After driving a Tesla around Northern Europe for five days last year, and steering a Renault Zoe around town for a week we thought it was time to see if a pure electric vehicle is really feasible in 2018.
So we kindly asked to borrow a Volkswagen e-Golf for a week. I’d then drive it exactly the same as one of my normal ICE powered cars. There needed to be as little compromise as possible.
As I’ve already mentioned I’ve spent a week and roughly 1,800 miles in a Tesla Model S. I’ve driven various other electric cars, the Leaf, Twizy an original Zoe and the latest longer range model. The only one that I’ve truly lived with, charged multiple times at varying locations is the Tesla.
It was easy, find a supercharger, plug in, and an hour or so later you’re back to 100% juice.
Taking a ‘normal’ EV out into the real world turned out to be a bit more of a challenge…
The first task was to drive roughly 106 miles to my parents in deepest darkest Lincolnshire. NEDC claim a real world range of 124 miles, so that’s doable with a bit of room to spare.
Now this is where the ‘weather’ factor comes into play. You see when I picked up the car at 15:30 that Friday the range showing on the dash was 168 miles. Perfect, with a gentle right foot I’ll easily make it.
Not so fast.
Switching the e-Golf on that night the range had suddenly dropped to 112 miles. You can blame that on the evening chill in the middle of winter. Something I totally didn’t account for. We had cold mornings in France whilst in the Tesla, but the range only really changed a few miles. Not dropping over 50 in one fell swoop.
Things were looking a little tight as we started our journey. My trusty co-driver started looking on Zap Map to find where the chargers would be on our route. There was one about halfway, and another three quarters of the way. After that there was nothing of the ‘rapid’ variety at all.
As it was a chilly evening the heating needed to be on. Setting it to a mild 22 degrees the car just wouldn’t heat up as I’d set it to ‘Eco’ mode. This restricts the power to the motors…and the heating.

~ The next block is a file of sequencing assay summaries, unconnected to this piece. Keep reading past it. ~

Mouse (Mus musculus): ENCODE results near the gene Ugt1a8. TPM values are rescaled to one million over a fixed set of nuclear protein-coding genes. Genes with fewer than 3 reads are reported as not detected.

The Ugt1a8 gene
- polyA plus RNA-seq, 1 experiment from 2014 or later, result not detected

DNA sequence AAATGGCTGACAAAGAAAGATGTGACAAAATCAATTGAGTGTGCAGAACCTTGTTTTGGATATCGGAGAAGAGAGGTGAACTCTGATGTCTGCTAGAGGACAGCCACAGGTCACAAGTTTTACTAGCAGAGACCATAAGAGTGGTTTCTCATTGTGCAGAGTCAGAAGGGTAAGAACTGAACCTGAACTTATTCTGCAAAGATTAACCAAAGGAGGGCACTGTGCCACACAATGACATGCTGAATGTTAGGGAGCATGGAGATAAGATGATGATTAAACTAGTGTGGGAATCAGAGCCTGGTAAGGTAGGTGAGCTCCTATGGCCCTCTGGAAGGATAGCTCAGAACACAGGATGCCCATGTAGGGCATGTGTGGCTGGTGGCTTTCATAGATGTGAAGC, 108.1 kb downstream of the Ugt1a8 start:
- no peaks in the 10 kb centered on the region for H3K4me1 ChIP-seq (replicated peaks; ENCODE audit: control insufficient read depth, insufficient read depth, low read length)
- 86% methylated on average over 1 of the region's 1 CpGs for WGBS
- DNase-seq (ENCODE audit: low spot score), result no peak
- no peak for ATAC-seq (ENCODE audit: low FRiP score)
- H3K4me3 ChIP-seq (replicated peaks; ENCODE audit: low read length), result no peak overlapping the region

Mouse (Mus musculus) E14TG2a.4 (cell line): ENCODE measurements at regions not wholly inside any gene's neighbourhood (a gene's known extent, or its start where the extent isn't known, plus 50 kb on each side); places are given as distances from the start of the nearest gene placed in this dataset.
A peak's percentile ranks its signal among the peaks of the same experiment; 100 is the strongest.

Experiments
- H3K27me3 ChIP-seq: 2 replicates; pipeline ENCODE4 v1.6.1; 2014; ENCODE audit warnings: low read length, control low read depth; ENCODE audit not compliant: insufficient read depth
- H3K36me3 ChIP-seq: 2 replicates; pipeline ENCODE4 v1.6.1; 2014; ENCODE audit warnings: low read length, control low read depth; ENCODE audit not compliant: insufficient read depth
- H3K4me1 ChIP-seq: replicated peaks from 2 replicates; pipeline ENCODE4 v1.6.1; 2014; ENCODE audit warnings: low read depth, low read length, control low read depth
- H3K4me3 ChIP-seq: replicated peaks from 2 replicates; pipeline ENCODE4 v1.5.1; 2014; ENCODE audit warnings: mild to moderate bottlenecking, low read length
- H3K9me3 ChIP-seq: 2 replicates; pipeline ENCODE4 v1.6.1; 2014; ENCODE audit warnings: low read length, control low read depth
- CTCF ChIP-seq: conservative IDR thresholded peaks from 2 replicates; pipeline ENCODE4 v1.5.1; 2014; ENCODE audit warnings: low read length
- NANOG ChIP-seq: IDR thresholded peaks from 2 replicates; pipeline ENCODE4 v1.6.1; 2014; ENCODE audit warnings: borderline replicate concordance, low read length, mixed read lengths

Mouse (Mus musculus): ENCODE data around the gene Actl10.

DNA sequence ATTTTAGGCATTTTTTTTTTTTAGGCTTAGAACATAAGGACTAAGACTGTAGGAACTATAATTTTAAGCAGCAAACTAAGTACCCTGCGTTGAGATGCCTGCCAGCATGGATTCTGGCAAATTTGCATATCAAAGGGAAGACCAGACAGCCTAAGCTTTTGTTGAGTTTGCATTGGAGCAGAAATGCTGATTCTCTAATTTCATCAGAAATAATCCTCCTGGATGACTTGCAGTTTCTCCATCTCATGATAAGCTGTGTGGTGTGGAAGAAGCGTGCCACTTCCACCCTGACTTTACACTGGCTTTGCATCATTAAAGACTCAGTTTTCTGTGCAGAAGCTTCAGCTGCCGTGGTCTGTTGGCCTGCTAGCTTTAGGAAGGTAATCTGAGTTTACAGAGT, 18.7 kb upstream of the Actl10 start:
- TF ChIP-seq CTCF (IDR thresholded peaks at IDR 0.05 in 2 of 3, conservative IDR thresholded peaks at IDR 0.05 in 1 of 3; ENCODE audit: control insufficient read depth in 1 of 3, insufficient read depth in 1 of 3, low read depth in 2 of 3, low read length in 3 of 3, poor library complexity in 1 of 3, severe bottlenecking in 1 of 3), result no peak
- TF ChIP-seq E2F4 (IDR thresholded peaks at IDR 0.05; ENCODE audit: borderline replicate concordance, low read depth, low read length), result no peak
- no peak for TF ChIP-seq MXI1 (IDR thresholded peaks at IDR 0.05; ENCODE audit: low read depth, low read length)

Our only option to use a rapid charger was at Extra Services Peterborough. As our range kept dropping we ended up with just 38 miles left after 57 miles of driving. If the range had been accurate we should have had 49 at least.
Not wanting to end up stranded in the literal back country of Lincs I stopped at Peterborough.
You see after using a Tesla I presumed (wrongly) that a normal Type2 charger would be a rapid charger. So I get out, download the Ecotricity app – which was super easy to use and set up – and we’re off charging. Now the dash said it would take just over three hours to charge, yet the charger had a timer of 45 minutes.
Again, I presumed that this rapid charger would do it in 45 mins and the car was wrong. Not so.
After 45 mins and a Costa while I waited, I came back out to find just 17 miles of had been added to the e-Golf’s range. Great. We were now just about going to make it, but it was freezing both inside and out.
I plugged it back in for another 45 minutes.
Turns out that Ecotricity chargers only give you 45 mins at a time. Who knew that?! Not me.
Then I saw a tweet from The Motoring Podcast’s Alan, quizzing why I was plugged in to a slow charger. What?! How on earth he saw this from a dark pick of a Golf and a charger I’ll never know.
Turns out the charger next to the one I was using is the Rapid charger. Again, there were no visible signs denoting this, and they look identical. On closer inspection the connectors were different. On the far side of the rapid charger was a CCS connector.
But wait, there’s only a Type2 connector on the Golf?!
Wrong again. There’s a black plastic blanking plug below the Type2 connector that lets you plug in a CCS cable. Not that I could see this in the pitch black.
Plug removed and Rapid charging ensued. 30 mins later and we were fully charged. The charger told us we hit 100%. The e-Golf doesn’t show you a battery %, just estimated range and an ambiguous battery bar. Helpful.
With a massive 181 miles showing on the dash we were on our way. After a further 57 miles we reached our destination, with just 42 miles range showing. If the math had worked out correctly we should have had 124 left. Scarily inaccurate.
Two days visiting family later and the e-golf had been charged up via the 13 amp socket overnight both days. I was now determined to make it back on a single charge.